An article published in a paper in the Nano Letters journal has described the use of nanowires to provide significant increase in both longevity and efficiency of fuel cells. These long platinum nanowires have been developed at the University of Rochester and could improve fuel cells into a commercially viable solution.“People have been working on developing fuel cells for decades. But the technology is still not being commercialized,” says James C. M. Li, professor of mechanical engineering at the University of Rochester. “Platinum is expensive, and the standard approach for using it in fuel cells is far from ideal. These nanowires are a key step toward better solutions.”
Nanowire fuel cells will probably change our future, diminished our need of petroleum for transportation purposes and decrease pollution.
James C. M. Li and one of his graduated student Jianglan Shui, produced platinum nanowires of ten nanometers in diameter and a few centimeters in length. This length allowed them to create a self-supporting “web” of pure platinum. The “web” can then serve as an electrode in a fuel cell.
The thing was to produce longer nanowires that could make free-standing fuel cell catalysts. Much shorter nanowires have already been used in fabrication of nanocomputers and nanoscale sensors. But longer, ultra-thin solid fiber nanowires require a process known as electro-spinning. This process was applied by the two scientists for the development of the platinum nanowires. Platinum nanowires are thousands of times longer than any previous wires design before.
The catalyst is the one that facilitates the reaction of hydrogen and oxygen. Platinum was used since the beginning as catalyst because of the harsh acidic environment inside a fuel cell. Platinum has as well an increased energy efficiency than most other metals.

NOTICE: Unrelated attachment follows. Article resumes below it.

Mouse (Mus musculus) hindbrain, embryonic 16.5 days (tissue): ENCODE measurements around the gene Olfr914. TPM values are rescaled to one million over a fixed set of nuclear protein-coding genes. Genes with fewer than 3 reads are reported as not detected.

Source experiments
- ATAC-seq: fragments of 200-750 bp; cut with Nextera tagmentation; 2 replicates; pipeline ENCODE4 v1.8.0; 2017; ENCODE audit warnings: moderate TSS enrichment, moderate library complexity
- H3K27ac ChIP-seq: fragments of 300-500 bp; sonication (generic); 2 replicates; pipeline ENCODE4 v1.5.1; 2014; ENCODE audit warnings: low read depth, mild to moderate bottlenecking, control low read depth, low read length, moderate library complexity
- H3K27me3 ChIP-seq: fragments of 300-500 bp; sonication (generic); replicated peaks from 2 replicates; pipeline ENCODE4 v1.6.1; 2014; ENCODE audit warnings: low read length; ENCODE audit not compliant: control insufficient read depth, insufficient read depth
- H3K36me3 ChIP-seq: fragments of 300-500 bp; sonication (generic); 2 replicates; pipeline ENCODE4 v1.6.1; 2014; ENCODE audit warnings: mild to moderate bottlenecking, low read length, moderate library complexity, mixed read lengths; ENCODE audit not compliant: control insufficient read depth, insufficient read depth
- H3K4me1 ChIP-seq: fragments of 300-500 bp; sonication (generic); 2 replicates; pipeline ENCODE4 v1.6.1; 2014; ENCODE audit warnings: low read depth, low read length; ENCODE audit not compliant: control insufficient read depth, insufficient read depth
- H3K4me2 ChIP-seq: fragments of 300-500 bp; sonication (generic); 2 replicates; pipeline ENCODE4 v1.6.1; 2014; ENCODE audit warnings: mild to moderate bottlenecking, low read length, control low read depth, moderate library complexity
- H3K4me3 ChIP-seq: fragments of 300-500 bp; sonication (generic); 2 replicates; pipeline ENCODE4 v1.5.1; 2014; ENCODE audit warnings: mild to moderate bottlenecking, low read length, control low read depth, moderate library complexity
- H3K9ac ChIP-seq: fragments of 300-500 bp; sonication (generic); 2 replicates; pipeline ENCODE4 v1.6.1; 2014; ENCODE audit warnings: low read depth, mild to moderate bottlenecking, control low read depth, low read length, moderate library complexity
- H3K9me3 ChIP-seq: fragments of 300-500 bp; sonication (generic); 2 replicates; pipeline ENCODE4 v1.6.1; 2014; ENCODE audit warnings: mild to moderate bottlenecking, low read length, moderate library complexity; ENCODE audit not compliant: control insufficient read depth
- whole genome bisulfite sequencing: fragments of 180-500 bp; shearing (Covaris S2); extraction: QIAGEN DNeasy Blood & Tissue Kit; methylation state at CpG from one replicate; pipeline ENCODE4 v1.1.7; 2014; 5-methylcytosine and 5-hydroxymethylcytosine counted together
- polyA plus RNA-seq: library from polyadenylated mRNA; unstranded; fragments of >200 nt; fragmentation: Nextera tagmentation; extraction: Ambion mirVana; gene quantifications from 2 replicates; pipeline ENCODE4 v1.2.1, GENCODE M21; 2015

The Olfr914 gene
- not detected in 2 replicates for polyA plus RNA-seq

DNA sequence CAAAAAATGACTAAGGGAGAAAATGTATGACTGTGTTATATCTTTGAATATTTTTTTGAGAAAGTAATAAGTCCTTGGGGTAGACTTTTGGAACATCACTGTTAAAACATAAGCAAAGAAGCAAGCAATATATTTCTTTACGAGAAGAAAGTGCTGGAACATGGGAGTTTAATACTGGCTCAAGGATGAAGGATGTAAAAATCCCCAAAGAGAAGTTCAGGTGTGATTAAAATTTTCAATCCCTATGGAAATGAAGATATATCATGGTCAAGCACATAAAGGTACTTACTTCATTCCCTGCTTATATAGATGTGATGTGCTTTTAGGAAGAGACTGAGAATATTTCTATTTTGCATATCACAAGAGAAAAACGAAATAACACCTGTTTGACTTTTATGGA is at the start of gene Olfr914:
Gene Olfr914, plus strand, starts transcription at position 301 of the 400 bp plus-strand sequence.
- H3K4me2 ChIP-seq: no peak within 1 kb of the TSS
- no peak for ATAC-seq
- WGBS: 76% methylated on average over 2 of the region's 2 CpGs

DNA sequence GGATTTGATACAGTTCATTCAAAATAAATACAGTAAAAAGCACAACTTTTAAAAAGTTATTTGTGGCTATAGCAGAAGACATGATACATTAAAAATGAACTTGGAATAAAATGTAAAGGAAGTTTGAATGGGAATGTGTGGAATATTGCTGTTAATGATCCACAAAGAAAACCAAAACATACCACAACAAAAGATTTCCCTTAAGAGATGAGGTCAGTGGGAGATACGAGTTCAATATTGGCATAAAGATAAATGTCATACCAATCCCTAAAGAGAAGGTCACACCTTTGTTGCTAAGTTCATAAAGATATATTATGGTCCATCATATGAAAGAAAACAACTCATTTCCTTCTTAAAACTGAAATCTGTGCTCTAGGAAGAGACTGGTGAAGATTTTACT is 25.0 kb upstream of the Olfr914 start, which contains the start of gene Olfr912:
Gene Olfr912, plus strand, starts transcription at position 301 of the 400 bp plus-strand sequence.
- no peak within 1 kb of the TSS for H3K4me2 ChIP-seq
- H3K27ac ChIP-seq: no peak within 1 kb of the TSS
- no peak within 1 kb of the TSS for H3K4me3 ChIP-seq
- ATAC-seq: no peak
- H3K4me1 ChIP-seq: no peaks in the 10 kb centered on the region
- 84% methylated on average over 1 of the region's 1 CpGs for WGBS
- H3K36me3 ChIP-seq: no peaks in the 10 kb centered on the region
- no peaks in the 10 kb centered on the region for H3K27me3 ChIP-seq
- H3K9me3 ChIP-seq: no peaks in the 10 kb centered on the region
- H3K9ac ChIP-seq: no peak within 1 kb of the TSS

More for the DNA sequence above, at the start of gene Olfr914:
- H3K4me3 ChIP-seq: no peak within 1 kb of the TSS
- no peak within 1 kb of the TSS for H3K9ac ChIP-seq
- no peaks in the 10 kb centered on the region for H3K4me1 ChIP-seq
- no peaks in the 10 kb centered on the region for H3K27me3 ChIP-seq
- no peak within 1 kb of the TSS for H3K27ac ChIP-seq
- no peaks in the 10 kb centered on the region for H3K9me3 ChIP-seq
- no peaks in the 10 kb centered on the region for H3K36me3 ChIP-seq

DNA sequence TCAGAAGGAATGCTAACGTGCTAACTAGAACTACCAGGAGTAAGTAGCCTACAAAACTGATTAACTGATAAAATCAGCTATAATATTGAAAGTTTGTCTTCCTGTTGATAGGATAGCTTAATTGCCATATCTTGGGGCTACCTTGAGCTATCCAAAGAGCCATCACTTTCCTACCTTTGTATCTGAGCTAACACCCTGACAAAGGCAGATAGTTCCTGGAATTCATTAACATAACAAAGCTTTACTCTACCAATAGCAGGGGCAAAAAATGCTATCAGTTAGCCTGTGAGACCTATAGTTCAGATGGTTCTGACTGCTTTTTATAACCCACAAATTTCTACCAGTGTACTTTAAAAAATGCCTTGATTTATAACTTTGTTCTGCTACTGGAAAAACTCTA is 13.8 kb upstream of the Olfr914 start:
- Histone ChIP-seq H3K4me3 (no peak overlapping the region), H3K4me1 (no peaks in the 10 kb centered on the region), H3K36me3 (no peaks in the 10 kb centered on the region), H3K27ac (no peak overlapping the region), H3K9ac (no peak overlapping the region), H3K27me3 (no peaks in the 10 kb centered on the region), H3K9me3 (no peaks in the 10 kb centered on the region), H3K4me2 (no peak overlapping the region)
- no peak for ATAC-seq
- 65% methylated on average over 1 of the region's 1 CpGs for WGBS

Li concentrated at first his efforts of developing the catalyst on platinum nanoparticles. The idea was very simple: the greater the surface is, the greater the efficiency will be. But Li had two major problems both linked to the high cost of platinum so the platinum nanoparticels principle was put aside and the nanowires took their place.
“The reason people have not come to nanowires before is that it’s very hard to make them.The parameters affecting the morphology of the wires are complex. And when they are not sufficiently long, they behave the same as nanoparticles” said James C. M. Li.
An important challenge was to overcome the formation of platinum beads along nanowires. Improvements are still made to reduce bead formations and after the final work is done, Li says that he wants to build a fuel cell and demonstrate this technology is very efficient.